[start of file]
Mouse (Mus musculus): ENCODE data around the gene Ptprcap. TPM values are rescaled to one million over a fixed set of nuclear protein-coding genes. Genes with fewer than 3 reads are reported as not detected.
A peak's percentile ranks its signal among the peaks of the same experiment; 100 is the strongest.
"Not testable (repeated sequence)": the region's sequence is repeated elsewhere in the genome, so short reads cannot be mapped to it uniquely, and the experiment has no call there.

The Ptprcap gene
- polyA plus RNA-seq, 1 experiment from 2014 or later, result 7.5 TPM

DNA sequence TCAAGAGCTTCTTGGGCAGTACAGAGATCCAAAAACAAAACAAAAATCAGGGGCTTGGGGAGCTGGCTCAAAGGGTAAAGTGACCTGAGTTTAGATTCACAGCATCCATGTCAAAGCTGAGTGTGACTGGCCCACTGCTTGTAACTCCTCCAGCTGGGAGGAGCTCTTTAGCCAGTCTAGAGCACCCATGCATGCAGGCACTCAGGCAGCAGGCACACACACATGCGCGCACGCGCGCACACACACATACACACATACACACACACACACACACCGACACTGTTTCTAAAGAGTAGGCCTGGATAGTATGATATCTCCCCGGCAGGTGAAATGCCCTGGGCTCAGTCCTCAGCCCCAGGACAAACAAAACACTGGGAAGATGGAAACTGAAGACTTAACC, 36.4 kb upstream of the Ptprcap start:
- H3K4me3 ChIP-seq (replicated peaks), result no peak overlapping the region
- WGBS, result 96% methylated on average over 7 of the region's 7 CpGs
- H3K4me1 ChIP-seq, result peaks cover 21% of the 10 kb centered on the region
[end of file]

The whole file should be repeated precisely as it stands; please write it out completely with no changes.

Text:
Mouse (Mus musculus): ENCODE data around the gene Ptprcap. TPM values are rescaled to one million over a fixed set of nuclear protein-coding genes. Genes with fewer than 3 reads are reported as not detected.
A peak's percentile ranks its signal among the peaks of the same experiment; 100 is the strongest.
"Not testable (repeated sequence)": the region's sequence is repeated elsewhere in the genome, so short reads cannot be mapped to it uniquely, and the experiment has no call there.

The Ptprcap gene
- polyA plus RNA-seq, 1 experiment from 2014 or later, result 7.5 TPM

DNA sequence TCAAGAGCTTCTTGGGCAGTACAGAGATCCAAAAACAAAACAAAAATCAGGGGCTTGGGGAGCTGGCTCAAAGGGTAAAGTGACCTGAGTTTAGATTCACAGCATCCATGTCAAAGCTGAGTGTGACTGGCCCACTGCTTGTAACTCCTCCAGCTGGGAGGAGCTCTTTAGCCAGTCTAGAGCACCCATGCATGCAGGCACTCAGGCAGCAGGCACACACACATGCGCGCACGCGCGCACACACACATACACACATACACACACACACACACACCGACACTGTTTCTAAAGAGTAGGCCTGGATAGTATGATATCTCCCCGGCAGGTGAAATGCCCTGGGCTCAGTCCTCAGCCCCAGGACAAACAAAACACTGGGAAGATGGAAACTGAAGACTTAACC, 36.4 kb upstream of the Ptprcap start:
- H3K4me3 ChIP-seq (replicated peaks), result no peak overlapping the region
- WGBS, result 96% methylated on average over 7 of the region's 7 CpGs
- H3K4me1 ChIP-seq, result peaks cover 21% of the 10 kb centered on the region